New York Post - April 28, 2019

nyp idling truck

Dropping a dime on trucks and buses that keep their engines running while parked is paying big bucks to some New Yorkers.

The number of summonses issued for violating the city’s anti-idling law skyrocketed to 1,038 last year — up from just 24 in 2017 — following the creation of a reward program for ratting out offenders, The Post has learned.

Meanwhile, the city Department of Environmental Protection has handed out nearly $20,000 to 13 whistleblowers who each got a 25 percent share of the fines generated by their tips, according to official data.

Leading the list is lawyer David Dong, who pocketed $4,912.80 from 47 summonses, followed by theater worker Zachary Tinkelman, who scored $4,600, also from 47 summonses.

Their payouts differed because fines for idling for more than three minutes — or one minute in a school zone — range from $350 to a maximum $2,000 for a repeat offense.

Four of Dong’s bounties involved repeat offenders, which netted him two payments of $375 each and another two of $250.

Neither man would comment, but George Pakenham — an Upper West Side banker whose years of activism sparked the reward program — described Dong as “a machine.”

“He’s very aggressive,” Pakenham said.

“He’s really pursuing this in an entrepreneurial way.”

Pakenham came in third, with $4,300 from 34 summonses, which he said pushed his total take to around $10,000, including from cases he previously prosecuted on his own.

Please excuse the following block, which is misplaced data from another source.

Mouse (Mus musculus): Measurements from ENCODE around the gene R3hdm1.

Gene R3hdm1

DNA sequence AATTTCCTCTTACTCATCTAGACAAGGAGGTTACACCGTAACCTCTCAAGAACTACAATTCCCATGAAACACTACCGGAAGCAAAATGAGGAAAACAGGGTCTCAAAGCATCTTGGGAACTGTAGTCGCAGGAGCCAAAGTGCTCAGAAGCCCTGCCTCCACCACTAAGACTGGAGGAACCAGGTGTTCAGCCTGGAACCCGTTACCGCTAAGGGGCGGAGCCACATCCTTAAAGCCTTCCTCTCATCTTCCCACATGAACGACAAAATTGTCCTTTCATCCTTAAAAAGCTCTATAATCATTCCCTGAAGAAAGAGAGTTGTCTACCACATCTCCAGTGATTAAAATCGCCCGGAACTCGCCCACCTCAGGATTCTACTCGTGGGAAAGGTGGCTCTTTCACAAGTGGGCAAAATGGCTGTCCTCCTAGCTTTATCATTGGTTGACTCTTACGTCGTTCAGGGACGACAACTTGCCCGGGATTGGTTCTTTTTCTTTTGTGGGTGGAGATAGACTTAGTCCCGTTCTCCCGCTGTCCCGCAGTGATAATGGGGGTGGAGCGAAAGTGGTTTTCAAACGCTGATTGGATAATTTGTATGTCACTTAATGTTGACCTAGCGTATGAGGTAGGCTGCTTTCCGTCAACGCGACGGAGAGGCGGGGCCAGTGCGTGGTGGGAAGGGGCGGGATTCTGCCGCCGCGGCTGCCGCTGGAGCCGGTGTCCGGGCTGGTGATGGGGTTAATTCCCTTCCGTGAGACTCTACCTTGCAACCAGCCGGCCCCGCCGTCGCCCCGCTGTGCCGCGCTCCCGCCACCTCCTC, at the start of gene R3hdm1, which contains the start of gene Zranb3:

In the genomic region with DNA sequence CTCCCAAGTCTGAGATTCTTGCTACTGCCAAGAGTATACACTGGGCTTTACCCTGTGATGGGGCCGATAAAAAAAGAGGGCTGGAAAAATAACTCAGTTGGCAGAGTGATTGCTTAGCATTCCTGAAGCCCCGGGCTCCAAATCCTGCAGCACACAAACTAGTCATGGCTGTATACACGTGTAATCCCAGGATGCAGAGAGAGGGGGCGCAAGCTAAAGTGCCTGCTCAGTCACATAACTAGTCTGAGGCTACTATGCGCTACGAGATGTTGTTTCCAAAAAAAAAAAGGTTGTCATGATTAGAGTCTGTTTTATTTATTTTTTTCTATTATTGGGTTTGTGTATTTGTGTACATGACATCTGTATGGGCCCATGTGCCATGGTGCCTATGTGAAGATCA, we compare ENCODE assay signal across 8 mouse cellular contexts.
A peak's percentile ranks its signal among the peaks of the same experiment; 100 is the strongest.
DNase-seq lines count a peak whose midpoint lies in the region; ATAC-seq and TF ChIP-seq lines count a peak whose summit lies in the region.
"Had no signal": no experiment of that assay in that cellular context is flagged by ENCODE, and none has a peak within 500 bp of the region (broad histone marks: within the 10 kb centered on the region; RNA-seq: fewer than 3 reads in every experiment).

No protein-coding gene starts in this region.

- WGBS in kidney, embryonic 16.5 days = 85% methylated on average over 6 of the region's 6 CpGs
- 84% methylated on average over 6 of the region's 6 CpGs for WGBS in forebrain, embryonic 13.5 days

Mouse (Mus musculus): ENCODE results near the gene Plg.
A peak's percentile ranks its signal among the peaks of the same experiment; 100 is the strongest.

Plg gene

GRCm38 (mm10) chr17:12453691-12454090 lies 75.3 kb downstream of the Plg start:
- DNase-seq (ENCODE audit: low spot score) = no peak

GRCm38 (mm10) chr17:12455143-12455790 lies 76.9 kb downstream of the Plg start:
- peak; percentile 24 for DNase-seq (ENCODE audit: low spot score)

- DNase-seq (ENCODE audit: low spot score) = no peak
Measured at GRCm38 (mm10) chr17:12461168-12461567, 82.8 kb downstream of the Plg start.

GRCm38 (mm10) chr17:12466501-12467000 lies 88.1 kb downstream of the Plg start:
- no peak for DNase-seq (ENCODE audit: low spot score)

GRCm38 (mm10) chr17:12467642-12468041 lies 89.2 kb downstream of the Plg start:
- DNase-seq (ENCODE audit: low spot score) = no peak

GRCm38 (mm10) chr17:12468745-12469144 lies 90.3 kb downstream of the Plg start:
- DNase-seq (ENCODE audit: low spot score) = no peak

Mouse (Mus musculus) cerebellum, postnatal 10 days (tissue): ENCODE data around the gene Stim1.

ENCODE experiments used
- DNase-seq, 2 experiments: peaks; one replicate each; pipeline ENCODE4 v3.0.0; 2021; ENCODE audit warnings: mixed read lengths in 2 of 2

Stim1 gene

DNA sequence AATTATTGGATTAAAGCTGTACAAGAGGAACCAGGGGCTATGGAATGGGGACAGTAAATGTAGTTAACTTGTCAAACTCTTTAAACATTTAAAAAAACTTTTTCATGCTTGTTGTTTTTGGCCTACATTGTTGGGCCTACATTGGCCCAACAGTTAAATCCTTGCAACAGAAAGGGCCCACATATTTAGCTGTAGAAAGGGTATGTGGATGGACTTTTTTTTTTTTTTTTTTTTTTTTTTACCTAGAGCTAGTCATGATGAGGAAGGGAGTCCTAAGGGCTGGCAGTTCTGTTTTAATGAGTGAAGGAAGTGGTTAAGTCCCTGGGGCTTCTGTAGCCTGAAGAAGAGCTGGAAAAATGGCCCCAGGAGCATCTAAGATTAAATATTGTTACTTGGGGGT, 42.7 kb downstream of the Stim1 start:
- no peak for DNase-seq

“It’s sort of a miraculous thing that’s taken place,” he said.

“Citizens are doing the job that the police don’t wish to do and they’re being compensated for it, and at the same time they’re cleaning up the air in New York City, so it’s a trifecta of wins, so to speak.”

Under the program, first revealed by The Post last year, citizens can file complaints by filling out a form available from the DEP and submitting time-stamped photos or video of an idling vehicle.

It usually takes about three months from submission of an accepted complaint to collect the bounty, Pakenham said.

Pakenham — who was featured in a 2012 documentary film and a recent episode of HBO’s “Vice News Tonight” that’s racked up 1.3 million YouTube views — said he was working the DEP to create a user-friendly website for people to file complaints.

He also offered to train anyone who’s “serious” about joining the crackdown.

“I know more about this than anybody, so I’m not stingy about my knowledge,” he said.

The DEP plans to unveil the new website sometime this spring, and is also considering unspecified “additional tools” to combat idling, spokesman Ted Timbers said.

“Idling vehicles and the air pollution they emit is a serious public health issue and by empowering New Yorkers to document violations on their own, we supplement the work of our inspectors,” Timbers said.